Review Blog

Aug 04 2008

Abela : the girl who saw lions by Berlie Doherty

cover image

Andersen Press 2008
(Age 11+) Berlie Doherty hits the jackpot with this compelling story of Abela's journey from Tanzania to Sheffield. It pulls no punches. We follow Abela as she tries to care for her sick mother in a filthy bed in a hospital devoid of medicine and doctors. After her mother's death Abela is smuggled to England by her conniving uncle who is planning to pass her off as his own daughter in the hope that this will give him the right to return to England and join his English wife. But the plan goes wrong and Abela finds herself alone in a strange country with her uncle's cruel and mentally unstable wife. Her escape and journey through the social services system is traumatic and offers no easy answers or cosy solutions.

This is rightfully Abela's story and the other main character, Rosa, plays a supporting role. Both girls are well portrayed. Rosa is a typical teenager, growing up in Sheffield and interested in fashion and ice skating and this makes the sharp contrasts between the lives of the girls particularly effective. Abela and Rosa don't meet until the final part of the book but when they do I felt a huge sense of relief that Abela had found love and stability again.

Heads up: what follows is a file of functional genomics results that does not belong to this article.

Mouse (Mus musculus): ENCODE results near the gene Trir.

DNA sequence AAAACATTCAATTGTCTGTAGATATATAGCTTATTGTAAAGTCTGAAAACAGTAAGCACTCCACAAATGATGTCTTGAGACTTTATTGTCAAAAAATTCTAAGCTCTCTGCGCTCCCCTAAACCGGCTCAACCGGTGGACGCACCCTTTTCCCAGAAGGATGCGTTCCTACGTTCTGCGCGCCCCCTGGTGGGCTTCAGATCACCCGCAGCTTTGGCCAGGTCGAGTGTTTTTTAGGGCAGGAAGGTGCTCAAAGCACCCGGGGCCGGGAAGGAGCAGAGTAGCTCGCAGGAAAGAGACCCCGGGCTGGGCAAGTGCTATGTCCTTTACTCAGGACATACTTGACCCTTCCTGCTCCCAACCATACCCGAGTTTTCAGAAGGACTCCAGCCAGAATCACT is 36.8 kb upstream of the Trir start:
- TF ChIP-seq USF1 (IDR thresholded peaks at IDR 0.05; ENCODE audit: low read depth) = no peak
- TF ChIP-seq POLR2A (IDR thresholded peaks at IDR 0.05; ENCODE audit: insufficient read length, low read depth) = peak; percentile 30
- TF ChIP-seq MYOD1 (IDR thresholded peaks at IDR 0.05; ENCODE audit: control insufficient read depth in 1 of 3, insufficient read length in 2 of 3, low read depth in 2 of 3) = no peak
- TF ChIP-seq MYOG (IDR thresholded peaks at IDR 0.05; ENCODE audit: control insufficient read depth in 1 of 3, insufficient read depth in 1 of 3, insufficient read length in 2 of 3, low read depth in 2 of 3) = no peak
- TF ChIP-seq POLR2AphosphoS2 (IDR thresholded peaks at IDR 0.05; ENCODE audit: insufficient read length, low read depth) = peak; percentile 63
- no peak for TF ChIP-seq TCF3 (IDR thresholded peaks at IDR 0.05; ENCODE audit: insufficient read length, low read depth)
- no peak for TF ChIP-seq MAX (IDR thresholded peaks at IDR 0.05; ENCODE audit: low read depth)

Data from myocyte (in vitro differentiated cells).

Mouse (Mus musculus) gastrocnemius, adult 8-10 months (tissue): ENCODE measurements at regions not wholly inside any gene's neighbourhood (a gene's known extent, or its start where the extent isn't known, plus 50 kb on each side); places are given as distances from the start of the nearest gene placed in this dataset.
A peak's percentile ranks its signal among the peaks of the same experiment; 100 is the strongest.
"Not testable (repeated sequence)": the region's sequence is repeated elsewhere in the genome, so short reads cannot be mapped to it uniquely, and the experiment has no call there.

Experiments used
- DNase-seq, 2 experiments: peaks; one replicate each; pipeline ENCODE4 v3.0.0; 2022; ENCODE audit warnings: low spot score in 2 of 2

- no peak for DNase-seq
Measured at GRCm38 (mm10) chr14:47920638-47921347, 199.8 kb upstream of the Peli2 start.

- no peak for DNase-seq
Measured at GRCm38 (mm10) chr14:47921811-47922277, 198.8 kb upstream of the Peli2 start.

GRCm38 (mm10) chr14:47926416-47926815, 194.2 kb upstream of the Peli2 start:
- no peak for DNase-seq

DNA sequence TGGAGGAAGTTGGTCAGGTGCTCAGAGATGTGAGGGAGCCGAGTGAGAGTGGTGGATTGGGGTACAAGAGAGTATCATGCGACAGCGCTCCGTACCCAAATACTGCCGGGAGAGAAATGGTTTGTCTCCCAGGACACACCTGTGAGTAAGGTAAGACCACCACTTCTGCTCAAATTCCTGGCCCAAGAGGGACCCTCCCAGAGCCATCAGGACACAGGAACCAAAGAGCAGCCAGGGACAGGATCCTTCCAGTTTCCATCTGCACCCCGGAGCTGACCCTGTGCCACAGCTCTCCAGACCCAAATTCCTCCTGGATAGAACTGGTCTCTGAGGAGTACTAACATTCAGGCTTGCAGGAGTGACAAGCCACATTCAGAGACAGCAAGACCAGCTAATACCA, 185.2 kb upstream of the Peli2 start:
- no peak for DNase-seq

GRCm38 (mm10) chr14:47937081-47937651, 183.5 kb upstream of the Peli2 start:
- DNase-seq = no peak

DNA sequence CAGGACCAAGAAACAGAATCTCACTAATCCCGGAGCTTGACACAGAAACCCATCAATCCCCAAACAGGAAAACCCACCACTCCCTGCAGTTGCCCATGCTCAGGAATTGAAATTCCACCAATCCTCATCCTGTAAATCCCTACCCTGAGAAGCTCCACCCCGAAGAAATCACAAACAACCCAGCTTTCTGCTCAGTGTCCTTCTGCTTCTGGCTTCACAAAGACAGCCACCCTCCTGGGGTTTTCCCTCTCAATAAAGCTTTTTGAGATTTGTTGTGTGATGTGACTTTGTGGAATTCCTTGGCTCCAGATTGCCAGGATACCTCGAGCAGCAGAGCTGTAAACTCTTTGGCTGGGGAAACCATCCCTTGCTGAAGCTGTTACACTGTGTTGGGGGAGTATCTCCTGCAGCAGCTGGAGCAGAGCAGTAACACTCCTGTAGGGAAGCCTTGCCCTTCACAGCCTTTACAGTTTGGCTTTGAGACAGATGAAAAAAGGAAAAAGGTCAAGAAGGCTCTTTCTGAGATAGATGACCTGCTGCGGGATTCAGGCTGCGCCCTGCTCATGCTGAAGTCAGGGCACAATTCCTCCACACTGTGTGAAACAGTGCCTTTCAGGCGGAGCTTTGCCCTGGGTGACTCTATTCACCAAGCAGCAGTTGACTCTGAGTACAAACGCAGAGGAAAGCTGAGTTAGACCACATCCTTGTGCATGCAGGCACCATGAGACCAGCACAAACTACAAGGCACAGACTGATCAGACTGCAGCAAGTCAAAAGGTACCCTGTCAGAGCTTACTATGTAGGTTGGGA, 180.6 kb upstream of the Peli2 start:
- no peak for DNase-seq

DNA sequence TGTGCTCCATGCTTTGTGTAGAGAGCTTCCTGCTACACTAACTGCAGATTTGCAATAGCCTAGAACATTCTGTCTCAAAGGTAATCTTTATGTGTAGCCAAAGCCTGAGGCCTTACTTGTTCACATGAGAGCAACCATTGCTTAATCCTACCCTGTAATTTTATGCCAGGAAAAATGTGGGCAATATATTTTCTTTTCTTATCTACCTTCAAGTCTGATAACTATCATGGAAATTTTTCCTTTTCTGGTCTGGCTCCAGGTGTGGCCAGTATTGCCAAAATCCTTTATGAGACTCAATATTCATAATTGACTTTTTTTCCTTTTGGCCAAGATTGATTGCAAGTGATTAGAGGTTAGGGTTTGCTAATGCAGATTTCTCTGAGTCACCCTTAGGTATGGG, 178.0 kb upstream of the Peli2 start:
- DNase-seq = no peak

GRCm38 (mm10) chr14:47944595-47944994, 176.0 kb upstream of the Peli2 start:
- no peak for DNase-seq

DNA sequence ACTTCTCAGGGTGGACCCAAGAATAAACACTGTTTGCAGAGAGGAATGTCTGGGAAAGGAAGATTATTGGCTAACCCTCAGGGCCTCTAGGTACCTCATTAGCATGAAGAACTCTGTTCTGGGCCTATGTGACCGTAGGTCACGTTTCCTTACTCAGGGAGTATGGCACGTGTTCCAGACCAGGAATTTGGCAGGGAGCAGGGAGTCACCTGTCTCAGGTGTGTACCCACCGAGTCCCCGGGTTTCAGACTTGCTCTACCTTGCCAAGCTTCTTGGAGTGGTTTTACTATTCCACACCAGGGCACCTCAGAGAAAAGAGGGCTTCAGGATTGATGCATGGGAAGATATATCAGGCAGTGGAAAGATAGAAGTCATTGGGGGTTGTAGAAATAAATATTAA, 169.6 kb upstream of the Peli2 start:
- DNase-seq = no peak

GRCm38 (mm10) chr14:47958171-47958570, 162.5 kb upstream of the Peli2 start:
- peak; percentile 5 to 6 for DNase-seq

Doherty does not avoid difficult issues such as the AIDs crisis in Africa, the challenges of being a foster parent and the cruelty of other children. However I have one serious reservation about this book. Abela undergoes the ordeal of female circumcision and although this is described fleetingly I feel it is a step too far in a book that will be read primarily by eleven to fourteen year old girls. In fact the veiled language and vague description will only confuse and frighten young readers and make them demand to know what has actually happened to Abela. Perhaps I am old fashioned, but I think children should be protected from knowledge of this barbaric practice for as long as possible.
Claire Larson

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